Endocrine resistant population

The MONALEESA-3 clinical trial on ribociclib is the only trial that solely assessed postmenopausal women who were treatment-naive, or who received up to one line of prior endocrine therapy in the advanced setting26. This trial highlighted improved median progression-free survival for ribociclib plus fulvestrant (20.5 months; n = 484), compared with placebo plus fulvestrant (12.8 months; n = 242) (HR 0.593; P<0.001) in postmenopausal women26. This improvement was consistent for patients who were treatment-naive (HR 0.577), and those who previously received endocrine therapy for advanced disease (HR 0.565)26.

Subgroup analysis in the MONARCH 2 and PALOMA-3 clinical trials also highlighted improved mPFS in postmenopausal women with resistant disease who were treated with fulvestrant plus abemaciclib or palbociclib, respectively14,22,27. In MONARCH 2, 83.2% (371/446) of patients in the abemaciclib arm and 80.7% (180/223) of patients in the placebo arm were postmenopausal women22. Sub-group analysis based on menopausal state indicated that postmenopausal women benefited from abemaciclib with an overall survival hazard ratio of 0.773 (95% CI, 0.609–0.980)28. This study also found that all assessed patients with primary endocrine resistance benefited more from abemaciclib treatment than those with secondary resistance (HR 0.686 and 0.787, respectively)27.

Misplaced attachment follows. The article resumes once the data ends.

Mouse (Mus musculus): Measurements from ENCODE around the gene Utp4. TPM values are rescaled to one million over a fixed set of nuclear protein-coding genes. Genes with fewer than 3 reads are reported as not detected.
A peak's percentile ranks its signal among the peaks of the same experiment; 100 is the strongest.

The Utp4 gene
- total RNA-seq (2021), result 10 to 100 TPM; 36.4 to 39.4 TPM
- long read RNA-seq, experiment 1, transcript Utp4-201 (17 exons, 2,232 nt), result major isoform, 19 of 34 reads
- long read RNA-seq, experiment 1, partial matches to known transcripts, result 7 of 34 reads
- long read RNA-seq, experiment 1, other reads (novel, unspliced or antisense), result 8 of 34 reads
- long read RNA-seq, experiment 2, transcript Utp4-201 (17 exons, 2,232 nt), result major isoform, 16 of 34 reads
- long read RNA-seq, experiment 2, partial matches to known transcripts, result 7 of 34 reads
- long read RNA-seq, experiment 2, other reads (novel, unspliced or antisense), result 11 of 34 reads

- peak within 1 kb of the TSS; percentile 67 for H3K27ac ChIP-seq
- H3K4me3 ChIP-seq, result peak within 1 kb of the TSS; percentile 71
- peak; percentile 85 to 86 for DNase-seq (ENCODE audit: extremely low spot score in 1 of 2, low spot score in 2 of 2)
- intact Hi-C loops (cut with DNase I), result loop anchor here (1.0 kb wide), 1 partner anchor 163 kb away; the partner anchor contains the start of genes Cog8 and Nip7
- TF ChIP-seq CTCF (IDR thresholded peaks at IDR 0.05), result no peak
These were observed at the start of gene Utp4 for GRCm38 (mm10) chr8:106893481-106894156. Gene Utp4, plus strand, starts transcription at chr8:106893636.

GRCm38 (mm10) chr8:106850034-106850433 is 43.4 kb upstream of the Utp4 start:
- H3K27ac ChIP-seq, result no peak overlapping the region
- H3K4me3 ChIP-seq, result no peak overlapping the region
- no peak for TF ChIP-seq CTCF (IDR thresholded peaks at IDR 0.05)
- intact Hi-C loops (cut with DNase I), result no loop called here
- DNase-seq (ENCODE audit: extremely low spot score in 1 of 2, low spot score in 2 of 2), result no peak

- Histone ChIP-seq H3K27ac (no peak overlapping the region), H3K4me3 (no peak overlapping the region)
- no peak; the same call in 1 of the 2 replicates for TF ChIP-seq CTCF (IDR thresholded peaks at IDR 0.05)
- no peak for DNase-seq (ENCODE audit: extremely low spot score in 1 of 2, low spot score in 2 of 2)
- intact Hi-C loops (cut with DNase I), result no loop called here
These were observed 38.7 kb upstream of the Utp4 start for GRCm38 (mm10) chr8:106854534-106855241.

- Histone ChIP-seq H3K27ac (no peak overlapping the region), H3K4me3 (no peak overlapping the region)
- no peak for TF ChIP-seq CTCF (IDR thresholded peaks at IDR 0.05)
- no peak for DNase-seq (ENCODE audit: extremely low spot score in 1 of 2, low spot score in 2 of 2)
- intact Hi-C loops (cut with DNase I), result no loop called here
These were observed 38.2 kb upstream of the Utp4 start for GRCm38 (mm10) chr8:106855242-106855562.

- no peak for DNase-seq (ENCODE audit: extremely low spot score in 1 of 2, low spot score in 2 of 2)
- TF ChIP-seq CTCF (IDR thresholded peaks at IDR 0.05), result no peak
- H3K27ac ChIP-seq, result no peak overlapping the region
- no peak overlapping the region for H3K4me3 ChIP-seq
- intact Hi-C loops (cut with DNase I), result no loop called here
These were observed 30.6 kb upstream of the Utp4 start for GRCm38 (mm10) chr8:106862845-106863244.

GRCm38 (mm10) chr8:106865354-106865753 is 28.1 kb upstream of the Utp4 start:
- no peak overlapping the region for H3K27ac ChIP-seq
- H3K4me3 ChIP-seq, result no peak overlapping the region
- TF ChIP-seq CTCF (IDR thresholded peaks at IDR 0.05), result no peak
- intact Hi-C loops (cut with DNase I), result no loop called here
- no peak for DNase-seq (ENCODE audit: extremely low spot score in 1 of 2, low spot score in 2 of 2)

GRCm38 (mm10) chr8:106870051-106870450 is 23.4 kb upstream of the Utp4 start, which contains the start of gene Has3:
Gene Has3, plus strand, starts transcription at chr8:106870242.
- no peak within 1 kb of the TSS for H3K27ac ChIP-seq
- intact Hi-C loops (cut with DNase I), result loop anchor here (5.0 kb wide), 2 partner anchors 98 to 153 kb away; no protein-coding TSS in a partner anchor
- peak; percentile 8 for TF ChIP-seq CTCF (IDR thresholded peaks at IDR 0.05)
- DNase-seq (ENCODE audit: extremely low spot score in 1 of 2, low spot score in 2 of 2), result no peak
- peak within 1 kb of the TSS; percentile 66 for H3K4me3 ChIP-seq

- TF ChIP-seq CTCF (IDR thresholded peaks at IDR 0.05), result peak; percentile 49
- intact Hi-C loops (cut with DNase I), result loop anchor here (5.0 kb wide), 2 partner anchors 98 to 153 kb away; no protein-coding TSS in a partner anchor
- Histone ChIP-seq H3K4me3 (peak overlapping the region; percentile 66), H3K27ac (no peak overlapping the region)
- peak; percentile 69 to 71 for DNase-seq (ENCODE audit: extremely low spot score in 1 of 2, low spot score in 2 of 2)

In the PALOMA-3 trial, postmenopausal women made up 79% (275/347) of patients in the palbociclib plus fulvestrant arm and 138/174 (79%) of patients in the placebo plus fulvestrant arm14. Median PFS was 9.9 months in the palbociclib arm, compared with 3.9 months in the placebo arm (HR 0.45; 95% CI, 0.34–0.59)14. This was in line with the mPFS findings for all patients assessed in PALOMA-3 (HR 0.46; 95% CI, 0.36–0.59)14.

Dr Alistair Ring, a consultant medical oncologist at The Royal Marsden NHS Foundation Trust discusses the benefit of CDK4/6 inhibitors in the endocrine therapy resistant metastatic breast cancer population.

Pre-/perimenopausal women

Ribociclib is the only CDK4/6 inhibitor investigated solely in pre-/perimenopausal women in the endocrine sensitive setting9,16